I come from the land of Trump, and I know why he’s winning in rural communities; it’s not why you think
I come from the land of Trump.
Eastern Kentucky is a region that many in this country — and in the Media — have white washed into a place where everyone is voting for the demagogue, and not many of the analyses I’ve seen have been able to truly get at the core of why so many ballots from my home region will go for Trump.
I’m from Viper, an expansive community split into four distinct sub-communities in the southern end of Perry County, Kentucky. My family has lived on the Left Fork of Maces Creek in Viper for five generations; they’ve been in Eastern Kentucky and Central Appalachia for 10.
Being who I am — a queer, liberal, woman who has vehemently supported Hillary Clinton from the get-go — you’d think I’d be angry at Trump voters. Or that I’d be confused by their choice of leader, or that I’d join in all the ridicule that’s being thrown at them. But, the thing is: I understand them. I know exactly why they’re voting for Trump.
Let me explain.
Perry County is in the heart of the eastern Kentucky coalfields, and even though the industry there is in collapse, it remains one of the top three coal-producing counties in the state. But coal is not the top employer in the county, and hasn’t been for some time. The top three employing sectors are healthcare, education and government. That’s important to remember because the narrative around coal, and the political and social capital and power surrounding it dominates life in the region.
While great wealth is generated from the coal industry in Perry County, great hardship and poverty is created in the wake of its extraction. The county — as has been the case for decades — sits at or near the bottom of nearly every single statistical measure of quality of life, including health, income, educational attainment and life expectancy. We, as well as nearly every other county in Eastern Kentucky, face some very real and urgent challenges, paramount of which is what we’ll do when the coal is gone.
And that leads me to my point:. Coal mining in Eastern Kentucky is not just a job — it’s not just what someone does. Coal mining in Eastern Kentucky is who a person is. It is a way of life, and an important foundational element of the culture. It has made brotherhoods out of men, put food on tables, sent kids to college, provided livelihoods for people who oftentimes went underground straight out of high school. Coal mining is honest work, hard work, tangible work that happens with your hands. It is thankless and grueling and raw. It is incredibly dangerous — in the short and the long term. It’s helped build America, over and over again, through economic transition after economic transition, and it’s powered the nation through it all. Coal miners are proud people — not ignorant people, not less-than people — proud.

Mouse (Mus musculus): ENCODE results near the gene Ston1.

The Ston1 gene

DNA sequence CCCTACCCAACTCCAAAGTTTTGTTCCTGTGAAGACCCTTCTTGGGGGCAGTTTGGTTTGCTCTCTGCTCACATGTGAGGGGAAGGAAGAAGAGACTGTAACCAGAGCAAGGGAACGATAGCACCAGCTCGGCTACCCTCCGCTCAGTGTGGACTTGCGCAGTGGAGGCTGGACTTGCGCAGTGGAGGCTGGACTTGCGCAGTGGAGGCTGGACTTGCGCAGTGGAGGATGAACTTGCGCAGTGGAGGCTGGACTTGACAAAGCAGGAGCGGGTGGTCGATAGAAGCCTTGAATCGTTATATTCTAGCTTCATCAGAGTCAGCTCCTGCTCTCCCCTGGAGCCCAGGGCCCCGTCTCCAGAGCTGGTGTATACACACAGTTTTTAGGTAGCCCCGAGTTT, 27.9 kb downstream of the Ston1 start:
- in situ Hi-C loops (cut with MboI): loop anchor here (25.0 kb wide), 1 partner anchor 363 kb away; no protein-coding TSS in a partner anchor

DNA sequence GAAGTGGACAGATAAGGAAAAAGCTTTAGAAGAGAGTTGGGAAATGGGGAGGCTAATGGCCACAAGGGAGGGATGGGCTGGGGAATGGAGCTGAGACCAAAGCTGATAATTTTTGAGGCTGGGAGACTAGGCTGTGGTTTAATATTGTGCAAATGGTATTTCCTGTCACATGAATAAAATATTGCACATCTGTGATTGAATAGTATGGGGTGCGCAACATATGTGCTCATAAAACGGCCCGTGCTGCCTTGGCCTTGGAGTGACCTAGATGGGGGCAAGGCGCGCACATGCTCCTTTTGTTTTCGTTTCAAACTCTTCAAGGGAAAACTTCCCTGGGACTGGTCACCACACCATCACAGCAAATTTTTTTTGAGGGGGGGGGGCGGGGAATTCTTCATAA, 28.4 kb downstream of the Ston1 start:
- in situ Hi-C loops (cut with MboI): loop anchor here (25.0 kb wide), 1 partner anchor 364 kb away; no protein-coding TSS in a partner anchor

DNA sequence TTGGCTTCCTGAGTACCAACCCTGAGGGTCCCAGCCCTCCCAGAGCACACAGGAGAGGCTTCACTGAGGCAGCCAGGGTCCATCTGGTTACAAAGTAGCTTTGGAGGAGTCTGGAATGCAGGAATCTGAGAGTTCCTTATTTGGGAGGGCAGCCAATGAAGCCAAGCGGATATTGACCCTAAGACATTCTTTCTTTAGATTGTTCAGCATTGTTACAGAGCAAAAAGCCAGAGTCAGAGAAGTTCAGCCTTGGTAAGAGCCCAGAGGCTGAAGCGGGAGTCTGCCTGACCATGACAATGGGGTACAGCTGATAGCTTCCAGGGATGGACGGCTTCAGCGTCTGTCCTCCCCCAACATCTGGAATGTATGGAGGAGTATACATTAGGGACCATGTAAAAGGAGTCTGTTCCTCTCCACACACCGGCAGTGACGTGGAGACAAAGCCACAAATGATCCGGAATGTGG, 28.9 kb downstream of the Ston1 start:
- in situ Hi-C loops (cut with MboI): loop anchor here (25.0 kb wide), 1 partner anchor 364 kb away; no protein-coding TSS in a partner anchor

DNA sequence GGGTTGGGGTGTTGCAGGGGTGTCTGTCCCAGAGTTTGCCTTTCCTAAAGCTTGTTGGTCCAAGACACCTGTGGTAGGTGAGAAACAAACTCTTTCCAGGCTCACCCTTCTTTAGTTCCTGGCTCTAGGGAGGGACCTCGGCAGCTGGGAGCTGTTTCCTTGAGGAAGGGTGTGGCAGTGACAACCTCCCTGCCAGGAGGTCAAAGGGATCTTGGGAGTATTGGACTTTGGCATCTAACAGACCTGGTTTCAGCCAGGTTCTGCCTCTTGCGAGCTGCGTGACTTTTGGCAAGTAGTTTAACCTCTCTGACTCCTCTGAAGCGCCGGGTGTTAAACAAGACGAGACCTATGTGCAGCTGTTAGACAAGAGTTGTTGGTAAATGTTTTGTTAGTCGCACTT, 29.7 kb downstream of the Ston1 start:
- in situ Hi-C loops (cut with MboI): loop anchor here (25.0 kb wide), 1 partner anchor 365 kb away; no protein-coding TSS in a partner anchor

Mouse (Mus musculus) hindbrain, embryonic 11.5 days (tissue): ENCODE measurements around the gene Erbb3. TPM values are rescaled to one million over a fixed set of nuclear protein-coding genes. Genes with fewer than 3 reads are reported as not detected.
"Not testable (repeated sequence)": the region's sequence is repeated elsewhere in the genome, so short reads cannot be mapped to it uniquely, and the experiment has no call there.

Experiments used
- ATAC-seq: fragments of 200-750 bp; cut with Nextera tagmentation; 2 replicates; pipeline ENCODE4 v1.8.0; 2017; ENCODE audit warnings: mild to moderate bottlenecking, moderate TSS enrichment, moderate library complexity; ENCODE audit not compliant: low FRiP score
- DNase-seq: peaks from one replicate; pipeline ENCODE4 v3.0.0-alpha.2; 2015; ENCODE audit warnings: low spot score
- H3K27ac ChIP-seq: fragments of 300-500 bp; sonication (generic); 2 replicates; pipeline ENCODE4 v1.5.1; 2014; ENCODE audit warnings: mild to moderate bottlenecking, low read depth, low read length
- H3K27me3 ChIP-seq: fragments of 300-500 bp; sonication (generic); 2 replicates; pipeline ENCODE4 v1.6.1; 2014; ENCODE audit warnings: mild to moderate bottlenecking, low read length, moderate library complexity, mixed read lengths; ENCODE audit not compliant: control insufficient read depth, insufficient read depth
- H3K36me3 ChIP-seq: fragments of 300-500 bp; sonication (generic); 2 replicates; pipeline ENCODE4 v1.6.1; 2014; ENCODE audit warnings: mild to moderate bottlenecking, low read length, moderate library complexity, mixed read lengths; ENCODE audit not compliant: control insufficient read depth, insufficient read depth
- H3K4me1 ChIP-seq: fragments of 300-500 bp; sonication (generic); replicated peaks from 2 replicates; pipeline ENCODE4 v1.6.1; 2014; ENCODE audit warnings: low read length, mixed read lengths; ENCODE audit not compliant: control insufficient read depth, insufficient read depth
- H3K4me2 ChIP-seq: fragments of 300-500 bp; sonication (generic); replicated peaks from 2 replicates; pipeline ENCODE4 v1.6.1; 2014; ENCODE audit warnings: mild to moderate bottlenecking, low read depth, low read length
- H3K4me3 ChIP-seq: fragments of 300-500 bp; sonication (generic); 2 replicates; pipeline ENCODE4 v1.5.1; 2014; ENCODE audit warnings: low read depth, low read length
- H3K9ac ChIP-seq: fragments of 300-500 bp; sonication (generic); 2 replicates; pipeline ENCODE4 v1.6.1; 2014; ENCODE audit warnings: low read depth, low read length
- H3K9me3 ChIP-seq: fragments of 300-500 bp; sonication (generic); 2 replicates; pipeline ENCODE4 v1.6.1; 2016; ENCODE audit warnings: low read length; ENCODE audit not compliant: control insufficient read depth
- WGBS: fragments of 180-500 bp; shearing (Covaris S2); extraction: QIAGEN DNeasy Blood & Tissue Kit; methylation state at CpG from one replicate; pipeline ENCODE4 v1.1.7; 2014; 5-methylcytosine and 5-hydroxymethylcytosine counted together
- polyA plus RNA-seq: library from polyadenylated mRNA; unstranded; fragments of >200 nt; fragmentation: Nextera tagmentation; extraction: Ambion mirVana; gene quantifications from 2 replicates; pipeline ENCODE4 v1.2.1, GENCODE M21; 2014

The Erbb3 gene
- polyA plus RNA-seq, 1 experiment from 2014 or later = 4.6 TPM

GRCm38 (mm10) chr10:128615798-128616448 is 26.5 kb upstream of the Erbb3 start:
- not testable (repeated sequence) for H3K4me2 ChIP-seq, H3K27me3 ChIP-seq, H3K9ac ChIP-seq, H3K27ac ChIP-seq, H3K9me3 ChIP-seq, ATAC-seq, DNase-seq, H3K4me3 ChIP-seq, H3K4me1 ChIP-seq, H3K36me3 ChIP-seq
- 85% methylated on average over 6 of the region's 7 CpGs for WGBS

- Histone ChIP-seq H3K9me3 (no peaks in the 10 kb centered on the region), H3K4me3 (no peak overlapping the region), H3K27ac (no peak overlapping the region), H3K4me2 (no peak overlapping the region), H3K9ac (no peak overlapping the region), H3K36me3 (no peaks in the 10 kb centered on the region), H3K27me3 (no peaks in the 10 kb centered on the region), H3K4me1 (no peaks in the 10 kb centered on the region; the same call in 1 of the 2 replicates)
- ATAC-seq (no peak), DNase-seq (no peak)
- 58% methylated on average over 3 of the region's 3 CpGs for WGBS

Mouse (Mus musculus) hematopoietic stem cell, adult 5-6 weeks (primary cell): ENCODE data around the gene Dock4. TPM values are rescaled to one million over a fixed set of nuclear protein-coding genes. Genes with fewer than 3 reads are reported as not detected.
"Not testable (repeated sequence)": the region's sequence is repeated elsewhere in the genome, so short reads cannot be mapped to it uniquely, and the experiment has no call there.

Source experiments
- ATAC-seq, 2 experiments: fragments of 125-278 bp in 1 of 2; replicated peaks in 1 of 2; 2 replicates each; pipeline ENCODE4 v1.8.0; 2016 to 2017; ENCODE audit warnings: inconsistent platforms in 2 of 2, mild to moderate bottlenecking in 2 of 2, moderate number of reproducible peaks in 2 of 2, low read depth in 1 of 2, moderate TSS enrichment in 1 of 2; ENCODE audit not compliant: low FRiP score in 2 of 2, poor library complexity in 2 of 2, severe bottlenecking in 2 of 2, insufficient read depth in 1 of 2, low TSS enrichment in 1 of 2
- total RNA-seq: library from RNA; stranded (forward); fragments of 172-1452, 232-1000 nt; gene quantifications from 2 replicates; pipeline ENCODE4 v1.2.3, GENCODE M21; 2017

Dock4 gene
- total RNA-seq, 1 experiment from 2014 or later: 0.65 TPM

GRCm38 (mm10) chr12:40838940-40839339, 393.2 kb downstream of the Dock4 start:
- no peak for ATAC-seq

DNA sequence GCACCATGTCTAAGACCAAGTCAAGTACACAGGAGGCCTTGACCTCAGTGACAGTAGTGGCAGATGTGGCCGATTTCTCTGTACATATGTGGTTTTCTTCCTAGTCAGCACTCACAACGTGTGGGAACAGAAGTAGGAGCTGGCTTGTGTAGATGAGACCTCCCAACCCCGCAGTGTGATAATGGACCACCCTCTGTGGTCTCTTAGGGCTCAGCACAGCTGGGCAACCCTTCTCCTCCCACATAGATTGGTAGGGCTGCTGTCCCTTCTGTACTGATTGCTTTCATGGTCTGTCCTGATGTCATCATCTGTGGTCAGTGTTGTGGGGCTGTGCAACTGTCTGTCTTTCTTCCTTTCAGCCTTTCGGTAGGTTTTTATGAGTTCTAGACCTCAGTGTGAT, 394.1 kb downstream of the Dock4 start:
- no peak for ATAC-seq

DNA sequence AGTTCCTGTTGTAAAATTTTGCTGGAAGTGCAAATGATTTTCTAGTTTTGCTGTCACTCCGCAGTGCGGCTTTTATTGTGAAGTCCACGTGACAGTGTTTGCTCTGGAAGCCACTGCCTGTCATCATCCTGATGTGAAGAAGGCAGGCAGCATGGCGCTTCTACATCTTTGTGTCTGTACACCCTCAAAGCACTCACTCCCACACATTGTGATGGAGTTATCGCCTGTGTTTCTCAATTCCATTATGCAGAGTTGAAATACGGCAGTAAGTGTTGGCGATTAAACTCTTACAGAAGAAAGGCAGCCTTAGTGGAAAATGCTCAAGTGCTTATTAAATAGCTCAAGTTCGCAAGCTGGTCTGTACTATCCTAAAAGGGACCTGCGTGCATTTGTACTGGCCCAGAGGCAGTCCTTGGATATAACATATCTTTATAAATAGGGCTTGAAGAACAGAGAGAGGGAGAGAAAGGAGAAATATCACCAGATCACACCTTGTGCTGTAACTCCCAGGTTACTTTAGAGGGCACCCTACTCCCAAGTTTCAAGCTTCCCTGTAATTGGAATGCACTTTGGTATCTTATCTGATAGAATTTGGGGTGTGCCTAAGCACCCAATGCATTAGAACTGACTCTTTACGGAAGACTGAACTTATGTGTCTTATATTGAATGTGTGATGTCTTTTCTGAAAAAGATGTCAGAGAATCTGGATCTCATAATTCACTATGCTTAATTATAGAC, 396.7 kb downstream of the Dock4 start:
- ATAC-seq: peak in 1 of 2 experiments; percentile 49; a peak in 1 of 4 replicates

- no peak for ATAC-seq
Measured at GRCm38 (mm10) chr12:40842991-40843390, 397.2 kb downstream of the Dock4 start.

And right now, coal miners and their families and the communities in which they live are facing an unprecedented economic shift for which they weren’t prepared. In fact, they were systematically and strategically made to be unprepared for it, and now, with their backs being forced against the wall, my people are scared.
I’m scared, too.
I’m scared of the extremist, racist, sexist and homophobic rhetoric coming from the Trump campaign that has fanned flames of hate. I’m afraid it is quickly building to a crescendo of violent, armed rebellion. I’m scared for my communities. I fear they will be left further and further behind if Trump is elected. I’m afraid that our schools will never be able to catch up, and that our children’s hopes and dreams and futures will be squandered because a Trump presidency will leave no room for them in its education plan. I’m terrified that my people will continue to die at an alarming pace from diseases thrust upon them by the very coal industry to which they’ve been told to cling. A Trump presidency will not only prevent access to their hard-earned benefits, it will continue to cut what has been made available to them.